Monday, 8 December 2014

Boom, Bust, Cuts and Debt - Perception and Reality

There's an unfounded rumour that the current government has been generally good for the economy, but has made deep cuts to government spending. According to this article in the Guardian some 32% of the people asked would trust Cameron and Osborne to run the economy, which puts them neck and neck with the only rational answer to that question - None of them. 

Of course if you compare the coalition with Labour then they're a model of financial responsibility and prudence, but by any other measure they're awful. If you compare their plans with the simple reality that the government is still spending significantly more than it's bringing in and appears politically unable to make significant cuts then it's a looming disaster.

I don't believe that the general public really grasp the scale of the problem, and vote hungry politicians have been in no great hurry to tell them. We're absolutely swimming in debt. We're paying £45 billion, or 3% of GDP just on interest on the debt. That's £750 a year for every man woman and child in the country. It's an appalling waste of resources. The idea that a few "efficiency savings" in public sector bureaucracy combined with 2-3% annual growth can solve our problems is pure fantasy. 

There will always be some level of borrowing for specific infrastructure projects for instance, or to level out spending during a major economic downturn when tax receipts are down and payments up. Routinely borrowing money for current consumption and vanity projects throughout the economic cycle, as Britain has been doing since about 2001, is absolutely nuts on a government level in just the same way as it is nuts for an individual. More so in fact. 

Spending on public services might have fallen a bit, quite significantly even in certain areas, but if you look at government spending as a whole then it's carried on going up throughout the current parliament, both in absolute terms and as a proportion of GDP, and the immense national debt which I highly doubt will ever be repaid is still going up as well.

Based on official figures reproduced here.

Given this huge level of debt and the ever growing cost of servicing it, the only real current objective of any rational government looking beyond it's own immediate popularity should be to reduce and as far as practical eliminate "public" debt and put an end to the current ridiculous situation whereby we are essentially taxing the productive economy to service our enormous debt and simultaneously adding to that debt with excessive spending. No country serious about reducing it's debt would be even contemplating something like HS2, let alone the grand festival of waste that has been our military adventures in the middle east in recent years.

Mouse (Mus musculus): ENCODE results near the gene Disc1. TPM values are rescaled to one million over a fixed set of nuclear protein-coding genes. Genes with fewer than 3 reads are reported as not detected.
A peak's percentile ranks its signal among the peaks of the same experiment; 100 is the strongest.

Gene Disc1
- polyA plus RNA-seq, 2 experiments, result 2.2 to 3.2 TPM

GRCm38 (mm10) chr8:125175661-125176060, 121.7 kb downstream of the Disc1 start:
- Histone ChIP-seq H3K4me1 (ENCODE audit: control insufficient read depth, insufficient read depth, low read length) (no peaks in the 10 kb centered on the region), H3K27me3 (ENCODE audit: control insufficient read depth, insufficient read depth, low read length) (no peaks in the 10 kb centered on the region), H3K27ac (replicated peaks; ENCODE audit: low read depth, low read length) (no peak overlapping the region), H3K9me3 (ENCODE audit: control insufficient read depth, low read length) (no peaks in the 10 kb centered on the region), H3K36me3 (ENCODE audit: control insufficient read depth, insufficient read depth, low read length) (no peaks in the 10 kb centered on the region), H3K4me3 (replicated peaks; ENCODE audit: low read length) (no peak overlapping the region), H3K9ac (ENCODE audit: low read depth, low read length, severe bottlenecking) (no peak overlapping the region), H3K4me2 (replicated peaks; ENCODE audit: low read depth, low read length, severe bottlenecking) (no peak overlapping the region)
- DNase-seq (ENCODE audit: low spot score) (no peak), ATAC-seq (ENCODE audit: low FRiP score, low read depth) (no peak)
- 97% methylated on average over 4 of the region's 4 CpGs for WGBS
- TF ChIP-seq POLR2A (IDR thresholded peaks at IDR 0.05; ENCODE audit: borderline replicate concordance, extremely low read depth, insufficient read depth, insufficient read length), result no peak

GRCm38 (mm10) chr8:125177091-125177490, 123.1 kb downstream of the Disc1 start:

The other aspect that we need to do better on is actual growth. First of all we have to be honest with ourselves that we've been under-performing economically for decades. Depending on the measure you use our GDP per capita is about 90% that of France, the apparent sick man of Europe, and much further behind that of other comparable economies like Germany or Australia. And it's roughly 2/3rds that of the United States. I know there are limitations on GDP as an accurate measure of a country's prosperity but discrepancies of this magnitude tell us something. Britain is currently more comparable with Israel or Spain than with Sweden or Canada.

In the so called "boom" years before 2008, growth was hovering around 2-3% which is healthy for a highly developed economy, but if we were serious about catching up to the levels of the countries I (and I believe most people in the UK) feel we should be judging ourselves against, then we need more. 

There is no magic bullet for growth, but there are a few things that would make sense: 

Much more aggressive cuts to public spending that would allow meaningful tax breaks in future. 
  • A serious reduction in fuel duty and scrapping of the associated climate change nonsense which strangles economic growth. 
  • A real bonfire of planning restrictions that would permit more development and hopefully pop once and for all the perpetual house price bubble that leads us to the insane situation whereby most people quite rationally aspire to be saddled with huge debts for most of their working lives and end up with a fantastic amount of money tied up in a modest house. 
  • A genuinely stable monetary policy that doesn't revolve around hiding inflation. 
The alternative, which we appear to be taking by default, is a continued decline through the ranks of mediocrity to total irrelevance, and the savage stupidity that goes with it. I think there are people in Britain who genuinely want this, and think some sort of moral salvation will come from being poor. I will expand on this weird line of thought in a future article but for now it suffices to say I'm not one of them.

For those of us who actually want a successful country, Britain is in a hole that will take a few decades of hard work to get out of, but remains bent on solutions that will look good on this evenings news and make us feel better. I'm not of the "benign dictator" school I've sometimes occasionally heard discussed. I can see their point, but we have enough hallmarks of a silly, third world country as it is.  What's needed first and foremost is a strong political and public will to actually get on top of the situation, and an acceptance that it will take a few years of paying down debt before we can spend money on nice things. None of the political parties have shown anything of the sort.